Social influences on foraging behavior in young nonhuman primates: learning what, where and how to eat

L G Rapaport, Gillian Ruth Brown

Research output: Contribution to journalArticlepeer-review

99 Citations (Scopus)

Abstract

Human infants rely on social interactions to acquire food-related information. 1, 2 Adults actively teach children about food through culturally diverse feeding practices. Characteristics we share with the other primates, such as complex diets, highly social lives, and extended juvenile periods, suggest that social learning may be important during ontogeny throughout the order. Although all young primates typically pay attention to feeding adults, great apes and callitrichids, in particular, acquire new foraging techniques through abilities unknown in other nonhuman primates; that is, they learn by imitation. However, ape social learning is almost exclusively infant-initiated, while adult callitrichids actively teach their young. It is unlikely that the same selective forces have acted to favor sophisticated social-learning mechanisms in both taxa.(3,4) Equipped with an ape brain, complex foraging methods, and a cooperative infant-care system, early hominins were uniquely poised to take social learning about food and foraging techniques to a new level.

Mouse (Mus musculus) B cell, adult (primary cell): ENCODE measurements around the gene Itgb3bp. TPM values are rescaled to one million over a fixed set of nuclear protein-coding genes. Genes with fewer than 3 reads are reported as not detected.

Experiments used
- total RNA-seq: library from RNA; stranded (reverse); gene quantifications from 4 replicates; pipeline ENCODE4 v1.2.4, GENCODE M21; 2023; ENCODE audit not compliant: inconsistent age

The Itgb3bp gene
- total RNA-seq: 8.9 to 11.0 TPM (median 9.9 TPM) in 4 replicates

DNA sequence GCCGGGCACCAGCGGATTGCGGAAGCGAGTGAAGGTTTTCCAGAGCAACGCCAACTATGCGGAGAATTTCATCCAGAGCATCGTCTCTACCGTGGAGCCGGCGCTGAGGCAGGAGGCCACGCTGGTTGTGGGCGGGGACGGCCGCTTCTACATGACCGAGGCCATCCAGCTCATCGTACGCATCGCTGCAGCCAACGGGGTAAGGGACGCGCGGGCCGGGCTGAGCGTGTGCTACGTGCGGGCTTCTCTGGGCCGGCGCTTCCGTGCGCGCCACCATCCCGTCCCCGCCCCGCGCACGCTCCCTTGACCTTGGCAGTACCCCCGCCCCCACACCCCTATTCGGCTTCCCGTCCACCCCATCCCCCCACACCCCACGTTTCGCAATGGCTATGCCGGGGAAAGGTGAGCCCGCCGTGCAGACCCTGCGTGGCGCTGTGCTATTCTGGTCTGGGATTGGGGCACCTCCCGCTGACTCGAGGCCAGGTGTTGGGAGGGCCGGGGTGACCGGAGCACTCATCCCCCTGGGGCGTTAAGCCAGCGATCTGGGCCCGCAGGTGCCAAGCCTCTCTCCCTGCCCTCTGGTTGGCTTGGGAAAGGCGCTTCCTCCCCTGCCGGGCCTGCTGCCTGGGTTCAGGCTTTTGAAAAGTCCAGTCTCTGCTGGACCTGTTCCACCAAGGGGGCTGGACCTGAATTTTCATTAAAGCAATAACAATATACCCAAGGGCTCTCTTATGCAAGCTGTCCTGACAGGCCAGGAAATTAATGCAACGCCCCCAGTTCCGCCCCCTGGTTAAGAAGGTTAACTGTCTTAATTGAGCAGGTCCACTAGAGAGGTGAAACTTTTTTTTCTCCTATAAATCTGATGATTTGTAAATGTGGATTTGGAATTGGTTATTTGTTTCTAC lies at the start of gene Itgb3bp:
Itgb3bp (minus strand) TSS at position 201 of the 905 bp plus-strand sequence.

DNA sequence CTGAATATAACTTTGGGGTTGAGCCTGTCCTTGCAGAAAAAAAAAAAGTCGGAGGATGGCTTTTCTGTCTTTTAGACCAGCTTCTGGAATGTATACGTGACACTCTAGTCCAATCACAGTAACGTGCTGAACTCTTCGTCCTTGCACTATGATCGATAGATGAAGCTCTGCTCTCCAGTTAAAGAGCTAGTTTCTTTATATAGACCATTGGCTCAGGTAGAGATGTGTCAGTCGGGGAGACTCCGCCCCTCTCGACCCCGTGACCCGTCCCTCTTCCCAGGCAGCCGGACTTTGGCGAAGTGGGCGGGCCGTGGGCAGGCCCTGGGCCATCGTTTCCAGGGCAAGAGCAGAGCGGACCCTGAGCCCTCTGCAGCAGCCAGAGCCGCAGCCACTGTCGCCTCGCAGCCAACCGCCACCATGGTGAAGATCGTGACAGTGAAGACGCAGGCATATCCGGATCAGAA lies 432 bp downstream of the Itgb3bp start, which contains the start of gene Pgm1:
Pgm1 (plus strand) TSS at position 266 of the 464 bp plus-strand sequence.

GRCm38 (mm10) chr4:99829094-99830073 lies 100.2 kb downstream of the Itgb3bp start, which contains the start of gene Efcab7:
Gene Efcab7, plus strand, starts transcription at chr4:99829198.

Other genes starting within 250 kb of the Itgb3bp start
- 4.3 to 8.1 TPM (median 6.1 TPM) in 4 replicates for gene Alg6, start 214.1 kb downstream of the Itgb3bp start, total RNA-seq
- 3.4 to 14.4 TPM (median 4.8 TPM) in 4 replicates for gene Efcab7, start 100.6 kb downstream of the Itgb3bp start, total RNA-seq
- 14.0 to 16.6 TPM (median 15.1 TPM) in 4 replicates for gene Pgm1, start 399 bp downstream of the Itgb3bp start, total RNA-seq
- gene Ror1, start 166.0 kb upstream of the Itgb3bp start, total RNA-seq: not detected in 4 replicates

Original languageEnglish
Pages (from-to)189-201
Number of pages13
JournalEvolutionary Anthropology
Volume17
Issue number4
DOIs
Publication statusPublished - Jul 2008

Keywords

  • socially mediated learning
  • food transfer
  • provisioning
  • coforaging
  • teaching
  • GOLDEN LION TAMARINS
  • FACED CAPUCHIN MONKEYS
  • LIFE-HISTORY EVOLUTION
  • GOMBE-NATIONAL-PARK
  • NEW-WORLD PRIMATES
  • FOOD TRANSFER
  • LEONTOPITHECUS-ROSALIA
  • FEEDING-BEHAVIOR
  • CALLITHRIX-JACCHUS
  • SQUIRREL-MONKEYS

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